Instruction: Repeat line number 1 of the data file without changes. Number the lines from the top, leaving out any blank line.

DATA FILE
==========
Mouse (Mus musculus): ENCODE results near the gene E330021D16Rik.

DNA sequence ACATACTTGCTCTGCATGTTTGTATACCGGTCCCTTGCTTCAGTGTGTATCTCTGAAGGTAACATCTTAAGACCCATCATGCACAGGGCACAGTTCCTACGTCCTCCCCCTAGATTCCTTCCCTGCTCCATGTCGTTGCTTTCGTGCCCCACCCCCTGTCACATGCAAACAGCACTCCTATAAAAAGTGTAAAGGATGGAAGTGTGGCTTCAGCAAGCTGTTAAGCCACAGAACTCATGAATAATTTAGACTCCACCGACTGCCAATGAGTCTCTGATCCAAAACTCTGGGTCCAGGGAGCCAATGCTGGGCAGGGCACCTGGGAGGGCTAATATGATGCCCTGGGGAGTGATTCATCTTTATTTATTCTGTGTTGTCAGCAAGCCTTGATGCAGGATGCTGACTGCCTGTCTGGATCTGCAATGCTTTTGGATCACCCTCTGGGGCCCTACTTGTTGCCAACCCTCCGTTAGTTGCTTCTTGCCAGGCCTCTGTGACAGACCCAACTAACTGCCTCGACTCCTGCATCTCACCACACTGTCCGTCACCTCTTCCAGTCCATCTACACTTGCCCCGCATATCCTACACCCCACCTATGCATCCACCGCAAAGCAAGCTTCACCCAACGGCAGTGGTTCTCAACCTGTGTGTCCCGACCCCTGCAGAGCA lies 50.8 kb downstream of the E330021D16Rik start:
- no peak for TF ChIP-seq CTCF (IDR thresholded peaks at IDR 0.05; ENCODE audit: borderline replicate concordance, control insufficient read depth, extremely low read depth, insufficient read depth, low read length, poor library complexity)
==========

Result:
Mouse (Mus musculus): ENCODE results near the gene E330021D16Rik.